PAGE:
As for the "period performances", I separate them since, still, they do not represent the norm and, in any case, they cannot replace or supersede the "others". Of course, there are some notable recordings (Ostman, Kuijken, Gardiner, Jacobs. By the way, I own all of them), but one cannot get everything or even most of the score and its various layers only or mainly from them. I also espouse Jacobs recordings of all the Da Ponte Operas and the more recent Zauberflote, mostly because of the great integration of all the parties involved. His performances are splendid examples of team work in Operas of superb vocal ensembles of any kind.

In any case, as an audiophile, I would be the last person to defend old recordings of dubious sound quality. However, I cannot ignore the fact that, in the Operatic field in general (not only in Mozart), anything from conducting, voices and particularly staging stands far behind compared to the authority, commitment and dedication of the "old guard".

Concluding, my main suggestion to our new forum friend was to listen to as many recordings as possible just to start getting a glimplse of certain aspects. These masterful Operas need as many readings as possible. So, one should be inclusive, not exclusive...

Parla

RE: Mozart Da Ponte Opera recordings

Chris

I am currently listening to Act 2 on all 3 versions in my playlist. Recording quality is undoubtedly superior on JEG and being live, does seem more natural but that is not the whole story and I still prefer the singing on the Kleiber though find the recording spoils the orchestral balance. Bohm (DG) also seems fine to me and I am at a beginners disadvantage as I do not know the operas but love Mozart's music so that they all sound pretty good (if you know what I mean)! I se what you mean about the differences in the singers, really quite marked.

I also need to get a look at the libretto so I know what is going on :)

One other question - did Mozart write out the recitatives note for note or was there some element of improvisation needed by the singers (I use the word loosely).

 

 

RE: Mozart Da Ponte Opera recordings

I have seen ZAUBERFLOTE live, over 30 years ago and seen Cosi on DVD (Sellars) plus heard the well known LP with Bohm and Walter Berry. Figaro for some reason I have never heard, and only know the famous Giovanni end scene.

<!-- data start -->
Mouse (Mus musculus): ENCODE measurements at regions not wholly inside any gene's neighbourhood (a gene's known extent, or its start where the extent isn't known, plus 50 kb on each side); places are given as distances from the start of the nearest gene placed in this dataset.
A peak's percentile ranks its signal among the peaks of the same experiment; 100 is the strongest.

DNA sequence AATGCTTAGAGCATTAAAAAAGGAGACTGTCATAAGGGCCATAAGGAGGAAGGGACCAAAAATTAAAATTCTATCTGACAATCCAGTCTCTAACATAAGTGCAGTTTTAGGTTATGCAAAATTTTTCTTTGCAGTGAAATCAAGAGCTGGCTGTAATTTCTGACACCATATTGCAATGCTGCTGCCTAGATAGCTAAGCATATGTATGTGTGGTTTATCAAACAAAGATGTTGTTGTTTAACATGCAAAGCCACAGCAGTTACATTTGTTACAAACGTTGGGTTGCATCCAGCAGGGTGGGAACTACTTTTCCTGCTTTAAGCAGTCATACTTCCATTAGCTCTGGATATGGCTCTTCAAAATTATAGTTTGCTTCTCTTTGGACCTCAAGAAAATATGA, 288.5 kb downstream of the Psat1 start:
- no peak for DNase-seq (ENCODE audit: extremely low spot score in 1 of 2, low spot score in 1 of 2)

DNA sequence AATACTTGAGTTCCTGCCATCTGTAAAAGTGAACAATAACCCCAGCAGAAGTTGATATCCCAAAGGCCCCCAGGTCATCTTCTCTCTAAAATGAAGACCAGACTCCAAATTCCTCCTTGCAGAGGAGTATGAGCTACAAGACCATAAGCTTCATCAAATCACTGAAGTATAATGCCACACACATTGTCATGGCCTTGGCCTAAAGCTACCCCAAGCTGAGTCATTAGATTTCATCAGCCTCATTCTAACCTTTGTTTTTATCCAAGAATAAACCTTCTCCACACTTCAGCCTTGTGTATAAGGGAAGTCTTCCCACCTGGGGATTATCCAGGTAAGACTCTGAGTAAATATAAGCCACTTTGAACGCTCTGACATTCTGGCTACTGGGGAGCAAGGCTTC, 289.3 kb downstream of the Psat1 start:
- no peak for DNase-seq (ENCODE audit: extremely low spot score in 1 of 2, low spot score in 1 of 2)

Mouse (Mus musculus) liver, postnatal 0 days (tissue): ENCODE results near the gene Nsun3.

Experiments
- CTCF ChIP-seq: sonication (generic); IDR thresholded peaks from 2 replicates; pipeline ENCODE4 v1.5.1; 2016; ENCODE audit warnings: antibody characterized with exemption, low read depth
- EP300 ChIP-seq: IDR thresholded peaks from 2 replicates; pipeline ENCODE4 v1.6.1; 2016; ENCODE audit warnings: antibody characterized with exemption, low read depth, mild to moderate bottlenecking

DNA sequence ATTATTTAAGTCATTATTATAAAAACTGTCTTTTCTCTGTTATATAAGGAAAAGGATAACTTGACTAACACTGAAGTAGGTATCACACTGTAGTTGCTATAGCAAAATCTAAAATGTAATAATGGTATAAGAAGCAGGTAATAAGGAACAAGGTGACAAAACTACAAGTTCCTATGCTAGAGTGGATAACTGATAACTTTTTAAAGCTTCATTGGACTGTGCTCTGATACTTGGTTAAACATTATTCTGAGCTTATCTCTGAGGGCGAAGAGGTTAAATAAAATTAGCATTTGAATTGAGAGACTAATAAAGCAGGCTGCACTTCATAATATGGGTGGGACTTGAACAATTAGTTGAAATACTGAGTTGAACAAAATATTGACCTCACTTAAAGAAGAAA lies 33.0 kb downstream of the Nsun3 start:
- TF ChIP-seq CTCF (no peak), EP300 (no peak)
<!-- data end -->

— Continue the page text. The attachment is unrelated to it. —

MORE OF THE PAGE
Meanwhile I am happily making investigations and exploring. I had always thought the operas just too silly, but the music makes up for it and now with the libretti they are comng to life. 

My initial responses on very limited listening so far is below, please note it is my first hearing and bound to change overtime but here goes:

Kleiber - best overall for singing (ensemble work better than the others), they really sing as though it was all true and not just acting, but the recording quality on spotify is poor. Hopefully the cd transfers or downloads are better but I would not want it as the only recording!

Bohm (on DG) - best balance of singing and orchestra. I dont like DFD, sounds nasal and just not quite right but everything else flows nicely.

JEG - I wanted to like this, as I have great admiration for his Bach and Handel. Actual recording is much better than the above 2 and orchestral playing and balance very nice. The singing was not quite right for me, not sure why, as it was from a live performance so woud have been committed, maybe I needed to see it.

Jacobs - only heard some brief excerpts on deezer. Fabulous orchestra, tempi and singing seemed very competent (not that I would know!) but I did not like the continuo in the recitatives, spoiled it for me. Admittedly I only heard about 20 minutes worth so not a good test and maybe I will get to like it.

So that is all for now, I will go for a full evening's listening with libretto in hand and try and dig out some other performances too.

Thanks to all on the forum for their thoughts and suggestions.

__

Mark

 

RE: Mozart Da Ponte Opera recordings

By all means, libretti are essential and integral parts of an Opera, much more to the Da Ponte/Mozart collaboration, but, while Mozart's divine and superb music can transcend and, eventually, "justify" any trivial, mundane or indifferent text, I cannot find how Da Ponte's libretti do the same thing (in enhancing, let alone justifying, Mozart's music). They are just the necessary (well-crafted) "vehicles" for the development of the Opera.

I bet, without Mozart's "magical" music, most people would care less about what is going on in "Cosi fan tutte", even in "Le Nozze". I guess Mozart, in quite a few of his Operas, practised what Oscar Wilde articulated quite eloquently: To deal trivial things seriously and serious things with triviality".

Parla